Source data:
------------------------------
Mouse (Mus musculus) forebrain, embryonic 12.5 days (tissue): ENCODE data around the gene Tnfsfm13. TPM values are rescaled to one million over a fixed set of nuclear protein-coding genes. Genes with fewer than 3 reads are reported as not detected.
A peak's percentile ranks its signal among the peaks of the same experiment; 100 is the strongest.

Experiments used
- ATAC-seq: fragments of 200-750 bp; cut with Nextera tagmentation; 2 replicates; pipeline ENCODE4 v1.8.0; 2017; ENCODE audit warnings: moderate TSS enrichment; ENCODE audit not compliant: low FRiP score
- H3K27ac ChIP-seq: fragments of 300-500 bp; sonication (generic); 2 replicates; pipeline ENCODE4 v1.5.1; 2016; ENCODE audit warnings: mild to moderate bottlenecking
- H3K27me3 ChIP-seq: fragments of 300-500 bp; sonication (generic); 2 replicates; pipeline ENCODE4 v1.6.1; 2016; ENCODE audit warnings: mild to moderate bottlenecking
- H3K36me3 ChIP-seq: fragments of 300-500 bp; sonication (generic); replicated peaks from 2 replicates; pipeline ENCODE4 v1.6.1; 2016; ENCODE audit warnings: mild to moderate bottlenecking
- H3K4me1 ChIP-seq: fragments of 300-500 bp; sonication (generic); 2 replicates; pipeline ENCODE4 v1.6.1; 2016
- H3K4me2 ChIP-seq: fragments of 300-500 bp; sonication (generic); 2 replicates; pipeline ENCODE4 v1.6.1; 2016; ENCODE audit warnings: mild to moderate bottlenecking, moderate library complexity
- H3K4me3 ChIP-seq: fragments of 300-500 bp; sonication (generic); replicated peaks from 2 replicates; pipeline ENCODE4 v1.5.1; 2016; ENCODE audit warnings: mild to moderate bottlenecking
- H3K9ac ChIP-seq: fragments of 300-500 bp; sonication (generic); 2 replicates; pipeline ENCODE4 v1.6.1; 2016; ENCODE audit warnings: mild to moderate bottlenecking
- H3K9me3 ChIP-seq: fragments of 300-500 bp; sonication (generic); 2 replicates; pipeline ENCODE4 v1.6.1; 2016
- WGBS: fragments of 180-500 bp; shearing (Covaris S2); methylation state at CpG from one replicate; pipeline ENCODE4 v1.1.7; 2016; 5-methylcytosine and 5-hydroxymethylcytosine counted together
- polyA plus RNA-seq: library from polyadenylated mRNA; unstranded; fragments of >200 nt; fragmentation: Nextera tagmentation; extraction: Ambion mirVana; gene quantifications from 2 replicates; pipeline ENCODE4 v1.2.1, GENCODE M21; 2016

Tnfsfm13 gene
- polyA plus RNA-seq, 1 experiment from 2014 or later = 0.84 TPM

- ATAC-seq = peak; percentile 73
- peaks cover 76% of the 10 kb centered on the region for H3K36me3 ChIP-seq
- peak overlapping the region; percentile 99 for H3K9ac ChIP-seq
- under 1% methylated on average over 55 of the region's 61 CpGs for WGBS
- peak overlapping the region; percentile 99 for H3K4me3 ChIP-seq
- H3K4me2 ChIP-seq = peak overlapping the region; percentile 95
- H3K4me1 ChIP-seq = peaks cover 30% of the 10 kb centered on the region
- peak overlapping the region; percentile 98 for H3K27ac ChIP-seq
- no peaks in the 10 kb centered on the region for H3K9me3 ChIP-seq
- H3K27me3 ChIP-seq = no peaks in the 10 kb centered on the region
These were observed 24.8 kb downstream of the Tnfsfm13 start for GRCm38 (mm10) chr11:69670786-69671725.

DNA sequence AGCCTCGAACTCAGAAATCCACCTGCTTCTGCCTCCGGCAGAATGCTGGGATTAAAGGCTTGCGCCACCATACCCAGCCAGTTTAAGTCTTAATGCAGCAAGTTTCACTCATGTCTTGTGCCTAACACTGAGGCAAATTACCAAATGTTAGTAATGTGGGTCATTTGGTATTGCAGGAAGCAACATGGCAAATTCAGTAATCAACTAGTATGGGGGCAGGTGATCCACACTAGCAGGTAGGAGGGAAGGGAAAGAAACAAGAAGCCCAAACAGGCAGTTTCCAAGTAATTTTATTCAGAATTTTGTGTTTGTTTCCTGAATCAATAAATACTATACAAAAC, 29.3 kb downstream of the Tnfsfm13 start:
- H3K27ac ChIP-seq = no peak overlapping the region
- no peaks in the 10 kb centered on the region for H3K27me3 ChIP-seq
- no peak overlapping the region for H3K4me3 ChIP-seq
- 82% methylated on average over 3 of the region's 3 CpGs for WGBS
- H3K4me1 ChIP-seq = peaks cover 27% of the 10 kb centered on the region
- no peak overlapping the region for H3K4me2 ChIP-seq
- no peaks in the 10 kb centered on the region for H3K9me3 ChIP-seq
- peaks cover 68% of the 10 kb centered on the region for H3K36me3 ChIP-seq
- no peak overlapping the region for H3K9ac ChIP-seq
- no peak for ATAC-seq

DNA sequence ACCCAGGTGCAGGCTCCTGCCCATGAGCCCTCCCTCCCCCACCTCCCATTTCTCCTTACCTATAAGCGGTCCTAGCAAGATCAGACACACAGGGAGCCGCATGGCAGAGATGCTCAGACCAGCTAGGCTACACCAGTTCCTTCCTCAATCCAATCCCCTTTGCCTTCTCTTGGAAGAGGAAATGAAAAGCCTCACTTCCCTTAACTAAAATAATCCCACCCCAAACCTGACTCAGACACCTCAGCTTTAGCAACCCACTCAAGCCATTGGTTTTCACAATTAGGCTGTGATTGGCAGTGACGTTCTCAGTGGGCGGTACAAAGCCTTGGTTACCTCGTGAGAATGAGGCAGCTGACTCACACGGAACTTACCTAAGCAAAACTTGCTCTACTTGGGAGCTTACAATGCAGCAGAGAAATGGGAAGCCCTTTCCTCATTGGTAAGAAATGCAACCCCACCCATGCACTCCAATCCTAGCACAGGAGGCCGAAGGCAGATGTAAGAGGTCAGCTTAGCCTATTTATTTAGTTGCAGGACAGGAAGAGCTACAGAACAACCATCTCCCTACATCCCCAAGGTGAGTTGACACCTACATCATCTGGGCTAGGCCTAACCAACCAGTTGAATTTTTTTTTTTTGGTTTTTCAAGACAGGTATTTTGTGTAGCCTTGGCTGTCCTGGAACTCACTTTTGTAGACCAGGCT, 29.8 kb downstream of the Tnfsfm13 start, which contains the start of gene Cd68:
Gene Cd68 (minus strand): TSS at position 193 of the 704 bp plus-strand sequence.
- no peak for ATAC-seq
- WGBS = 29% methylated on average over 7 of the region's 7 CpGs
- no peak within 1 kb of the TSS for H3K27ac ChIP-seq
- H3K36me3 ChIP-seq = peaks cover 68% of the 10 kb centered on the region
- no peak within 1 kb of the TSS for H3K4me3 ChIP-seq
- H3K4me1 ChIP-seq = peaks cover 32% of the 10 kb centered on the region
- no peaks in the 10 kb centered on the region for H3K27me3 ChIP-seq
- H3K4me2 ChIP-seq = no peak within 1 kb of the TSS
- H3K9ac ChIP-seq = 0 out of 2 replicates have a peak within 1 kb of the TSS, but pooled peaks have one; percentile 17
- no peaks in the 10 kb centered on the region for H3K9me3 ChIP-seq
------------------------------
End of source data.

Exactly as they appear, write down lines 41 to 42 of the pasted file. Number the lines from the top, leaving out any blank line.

- no peak for ATAC-seq
- WGBS = 29% methylated on average over 7 of the region's 7 CpGs